There’s a cement batching plant just south of Cambridge and on the northern edge of its quarry there’s a wooded track that runs across a hillside for some miles and then plunges to ground level to join a flatter contour through farmland. Nothing demanding but away from traffic. I rode out one sunny (rare for us these last couple of years) Sunday morning.


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Posted by Julie on 10/10 at 10:23 PM
Culture & SocietyGardening & LandscapeSecular CustomsTravelPermalink

Wednesday, October 08, 2008

Kurt Bluemel:  All the Glory of Grass


Allen Bush profiles one of the great living horticulturists, who just turned 75. Kurt Bluemel was one of a group of European nurseryman who brought their expertise to the U.S. after World War II and changed the American landscape.


By Allen Bush

Kurt Bluemel reigns in the kingdom of ornamental grasses. Wolfgang Oehme and nurseryman and designer John Greenlee use grasses as significant features of their bold designs; and Rick Darke wrote The Encyclopedia of Grasses—a masterful book. But there can be only one undisputed King. Renowned nurseryman, landscape designer, past president of the American Horticultural Society, Bluemel has earned his title: Der Gras König.

I met him in Asheville, North Carolina, in 1984 at the 50th anniversary celebration of the North American Rock Garden Society. Bluemel had driven down from Fallston, Maryland – on up the Blue Ridge Parkway—with his beautiful wife, Hannah, in a green Porsche. (Handsome German cars are rare rides for nurserymen who usually get around in beat-up trucks.) He was already something of a legend, and I was a young, struggling nurseryman with a farm outside Asheville. I was impressed.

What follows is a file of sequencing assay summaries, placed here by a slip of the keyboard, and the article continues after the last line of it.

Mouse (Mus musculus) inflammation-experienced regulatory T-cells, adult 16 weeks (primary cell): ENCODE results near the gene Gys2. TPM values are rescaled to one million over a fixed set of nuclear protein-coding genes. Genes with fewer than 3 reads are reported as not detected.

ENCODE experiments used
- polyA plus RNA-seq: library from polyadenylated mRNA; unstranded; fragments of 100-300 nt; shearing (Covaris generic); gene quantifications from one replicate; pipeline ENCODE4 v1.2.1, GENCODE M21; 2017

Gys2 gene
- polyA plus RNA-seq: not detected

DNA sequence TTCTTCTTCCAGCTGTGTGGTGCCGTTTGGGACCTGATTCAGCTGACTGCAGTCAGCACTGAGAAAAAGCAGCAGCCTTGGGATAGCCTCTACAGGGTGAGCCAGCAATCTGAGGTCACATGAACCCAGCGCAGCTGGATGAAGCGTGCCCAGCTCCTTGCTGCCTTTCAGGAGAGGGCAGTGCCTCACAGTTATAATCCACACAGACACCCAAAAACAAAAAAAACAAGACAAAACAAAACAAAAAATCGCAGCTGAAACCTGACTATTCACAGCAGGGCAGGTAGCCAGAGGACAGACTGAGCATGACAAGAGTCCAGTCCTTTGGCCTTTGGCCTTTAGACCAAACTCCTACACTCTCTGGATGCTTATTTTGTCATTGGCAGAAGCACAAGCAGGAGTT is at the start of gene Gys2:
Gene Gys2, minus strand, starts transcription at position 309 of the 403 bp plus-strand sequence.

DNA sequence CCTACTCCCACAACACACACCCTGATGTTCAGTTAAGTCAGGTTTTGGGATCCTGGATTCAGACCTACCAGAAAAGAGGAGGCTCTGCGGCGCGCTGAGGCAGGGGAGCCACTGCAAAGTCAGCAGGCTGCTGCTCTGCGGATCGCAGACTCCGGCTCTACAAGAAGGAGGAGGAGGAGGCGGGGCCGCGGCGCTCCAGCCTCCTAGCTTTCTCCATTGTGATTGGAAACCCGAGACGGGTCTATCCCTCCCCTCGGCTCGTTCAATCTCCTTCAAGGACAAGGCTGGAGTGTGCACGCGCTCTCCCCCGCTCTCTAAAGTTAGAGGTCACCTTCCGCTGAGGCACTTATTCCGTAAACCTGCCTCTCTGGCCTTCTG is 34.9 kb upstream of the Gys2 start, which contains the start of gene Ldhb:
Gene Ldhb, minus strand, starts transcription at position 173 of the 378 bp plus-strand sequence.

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Posted by Julie on 10/08 at 11:56 AM
Culture & SocietyGardening & LandscapePoliticsTravelPermalink

Monday, October 06, 2008

Transscentuals


As scientists in Israel experiment with odor-bending flowers, how will you recognize a rose?


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“Frankenflower”

Photo: Larry Schodts

Integrity, right up there with “humility,” is one of those traits easier to recognize than to pin down. Careful. Whoever lays claim to either one will be instantly disqualified.